These bears largely inhabit the cloud forests of the Andes as the very humid conditions support a wide range of food sources. They are largely arboreal are shy solitary animals, avoiding humans by climbing trees if they can. In the cloud forests they are active day and night, but in the Peruvian desert areas they tend to seek shade during the day.
Getting away from bears, appealing as they are, Peru lies along the Pacific West coast of South America with Ecuador and Columbia to the north, Brazil to the east, Bolivia to the southeast and Chile to the south.
It has a long and very interesting history, being home to some very ancient cultures from 32nd. century BC, the Inca Empire, the Spanish Empire, through to the present day of being a representational democracy with a history of economic development and prosperity.
Like most countries in this region, the population is widely multiethnic, with Spanish being the main spoken language but with native languages such as Quechuan and Aymaran. This cultural diversity is also naturally reflected in food, arts, music and literature throughout the country. Just as diverse is the climate of Peru, the geography ranges from narrow coastal plains, the highlands and mountains, and the jungle, with regionally defines climates from arid to very humid in the jungle. (By the by...don't you think "jungle" is one of those strangely odd words? I do...the more I look at it the stranger it gets...).
For my inchie this week I have selected an image of the National flower of Peru. the Cantua buxifolia, or Peruvian Magic Tree. The bloom is believed, through an Inca legend, to be symbolic of regret, reconciliation and unity and the colours of red, yellow and green are reflected in the county's flag.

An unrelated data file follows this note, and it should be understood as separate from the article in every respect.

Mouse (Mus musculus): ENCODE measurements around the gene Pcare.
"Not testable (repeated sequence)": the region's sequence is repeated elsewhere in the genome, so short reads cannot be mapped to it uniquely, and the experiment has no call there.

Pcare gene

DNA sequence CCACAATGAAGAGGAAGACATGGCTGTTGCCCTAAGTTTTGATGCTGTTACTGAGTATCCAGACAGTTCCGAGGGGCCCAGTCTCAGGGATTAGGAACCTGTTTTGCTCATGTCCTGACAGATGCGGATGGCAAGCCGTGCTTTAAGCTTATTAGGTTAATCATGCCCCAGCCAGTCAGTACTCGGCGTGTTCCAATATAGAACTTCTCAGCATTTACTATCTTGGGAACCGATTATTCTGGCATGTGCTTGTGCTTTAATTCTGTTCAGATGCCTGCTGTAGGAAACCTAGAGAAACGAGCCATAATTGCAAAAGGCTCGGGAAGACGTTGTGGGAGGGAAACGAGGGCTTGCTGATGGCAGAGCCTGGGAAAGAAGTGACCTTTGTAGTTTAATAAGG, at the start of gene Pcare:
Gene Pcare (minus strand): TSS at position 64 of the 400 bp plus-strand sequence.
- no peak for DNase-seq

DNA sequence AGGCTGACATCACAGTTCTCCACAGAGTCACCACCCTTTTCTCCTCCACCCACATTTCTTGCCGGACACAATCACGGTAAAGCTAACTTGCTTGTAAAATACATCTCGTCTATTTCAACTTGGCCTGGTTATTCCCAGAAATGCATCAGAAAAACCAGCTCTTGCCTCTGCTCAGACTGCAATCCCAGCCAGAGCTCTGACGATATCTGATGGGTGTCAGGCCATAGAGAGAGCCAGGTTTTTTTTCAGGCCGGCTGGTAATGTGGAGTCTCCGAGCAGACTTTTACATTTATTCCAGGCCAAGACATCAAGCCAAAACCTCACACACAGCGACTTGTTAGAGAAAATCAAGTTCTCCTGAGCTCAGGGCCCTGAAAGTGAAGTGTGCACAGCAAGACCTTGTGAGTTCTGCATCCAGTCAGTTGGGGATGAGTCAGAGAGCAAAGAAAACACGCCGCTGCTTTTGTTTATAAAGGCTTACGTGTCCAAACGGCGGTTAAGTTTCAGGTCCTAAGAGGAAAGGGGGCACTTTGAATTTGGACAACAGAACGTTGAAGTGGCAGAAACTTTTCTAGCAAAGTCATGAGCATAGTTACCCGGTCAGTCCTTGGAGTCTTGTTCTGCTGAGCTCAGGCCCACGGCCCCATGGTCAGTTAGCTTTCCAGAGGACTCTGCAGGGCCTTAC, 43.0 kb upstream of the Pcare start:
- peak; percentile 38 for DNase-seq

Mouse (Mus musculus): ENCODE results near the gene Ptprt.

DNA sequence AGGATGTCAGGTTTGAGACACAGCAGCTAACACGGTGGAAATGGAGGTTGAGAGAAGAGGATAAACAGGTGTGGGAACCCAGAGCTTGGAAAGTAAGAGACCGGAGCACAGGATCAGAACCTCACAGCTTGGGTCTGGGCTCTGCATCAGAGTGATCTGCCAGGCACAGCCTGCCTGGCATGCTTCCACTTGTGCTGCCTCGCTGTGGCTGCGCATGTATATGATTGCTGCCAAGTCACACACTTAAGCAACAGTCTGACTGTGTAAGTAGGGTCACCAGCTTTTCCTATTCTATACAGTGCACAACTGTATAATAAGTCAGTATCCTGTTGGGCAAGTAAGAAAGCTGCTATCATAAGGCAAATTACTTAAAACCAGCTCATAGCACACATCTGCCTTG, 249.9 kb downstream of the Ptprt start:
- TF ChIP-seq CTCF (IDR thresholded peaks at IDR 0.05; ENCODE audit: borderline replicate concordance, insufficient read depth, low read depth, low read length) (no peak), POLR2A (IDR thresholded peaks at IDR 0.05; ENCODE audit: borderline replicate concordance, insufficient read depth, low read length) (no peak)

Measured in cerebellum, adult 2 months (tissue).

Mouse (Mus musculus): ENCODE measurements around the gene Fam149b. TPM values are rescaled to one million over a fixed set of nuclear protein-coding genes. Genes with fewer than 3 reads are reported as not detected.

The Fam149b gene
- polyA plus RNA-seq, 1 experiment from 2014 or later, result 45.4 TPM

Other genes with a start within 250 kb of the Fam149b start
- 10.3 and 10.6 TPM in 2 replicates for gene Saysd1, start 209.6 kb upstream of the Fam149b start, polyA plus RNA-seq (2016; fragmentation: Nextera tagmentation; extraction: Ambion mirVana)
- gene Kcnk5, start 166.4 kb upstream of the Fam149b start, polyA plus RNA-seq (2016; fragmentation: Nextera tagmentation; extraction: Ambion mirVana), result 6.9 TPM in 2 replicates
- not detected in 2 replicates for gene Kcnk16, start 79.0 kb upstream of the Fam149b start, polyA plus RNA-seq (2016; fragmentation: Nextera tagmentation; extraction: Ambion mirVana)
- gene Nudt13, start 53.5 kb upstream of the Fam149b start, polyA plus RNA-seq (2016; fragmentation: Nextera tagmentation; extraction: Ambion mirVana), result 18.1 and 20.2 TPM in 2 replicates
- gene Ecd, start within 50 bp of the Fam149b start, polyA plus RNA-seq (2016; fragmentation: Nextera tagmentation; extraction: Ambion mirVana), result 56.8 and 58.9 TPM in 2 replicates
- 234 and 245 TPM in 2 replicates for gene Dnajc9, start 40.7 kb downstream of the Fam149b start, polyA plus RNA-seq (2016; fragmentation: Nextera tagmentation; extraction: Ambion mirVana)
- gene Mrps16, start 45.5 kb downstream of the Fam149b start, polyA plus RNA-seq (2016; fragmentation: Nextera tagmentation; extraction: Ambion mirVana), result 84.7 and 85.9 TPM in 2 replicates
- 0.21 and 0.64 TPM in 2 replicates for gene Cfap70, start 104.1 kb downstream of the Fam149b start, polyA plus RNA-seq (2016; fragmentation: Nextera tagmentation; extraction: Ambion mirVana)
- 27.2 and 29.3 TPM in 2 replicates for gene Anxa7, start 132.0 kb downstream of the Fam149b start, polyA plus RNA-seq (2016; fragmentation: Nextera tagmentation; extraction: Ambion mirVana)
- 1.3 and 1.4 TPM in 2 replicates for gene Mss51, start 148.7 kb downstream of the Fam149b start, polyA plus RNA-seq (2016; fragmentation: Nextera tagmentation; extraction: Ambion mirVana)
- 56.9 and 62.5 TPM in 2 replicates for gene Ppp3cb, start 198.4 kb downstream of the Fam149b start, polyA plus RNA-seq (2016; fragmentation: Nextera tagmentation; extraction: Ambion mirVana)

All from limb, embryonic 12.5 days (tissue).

The plant grows well here in Tasmania, the slim pendulous flower trumpets showing glorious transition of yellows, pinks and scarlet, but I have to say that, I was just a tad spoilt for choice...I think if I still had proper knees Peru is a country I would definitely love to visit.
For the matting layer of the inchie I chose an image of some of the extraordinary Nazca lines, found on the Nazca plateau, an arid desert region of Southern Peru. These huge geoglyphs are best seen from the air, or elevated positions, to be able to take in the scope.
Just why these enormous structures were made is not known, although many theories, from appeasing Gods in the heaven, cosmology and astronomy to other religious purposes associated with water availability and even as giant ancient looms for creating string like textiles...I guess that really, no-one has any idea. But they are fascinating to contemplate and I do think it is nice that there are still some secrets left in the world.
Tim and Chris are still quietly working their way through the giant container of Cadbury Favourites that were opened for the chocolate fiends on Easter Sunday. Either that or we have clever container-savvy mice about, as the box is definitely lighter each day. I am quite safe from those as chocolate has never been on my agenda... oh, I forgot, we did have some rather delicious cauliflower fritters made with besan flour...and a most yummo zucchini loaf and roasted tomato salad when a friend visited around lunchtime...but nothing over the top...promise.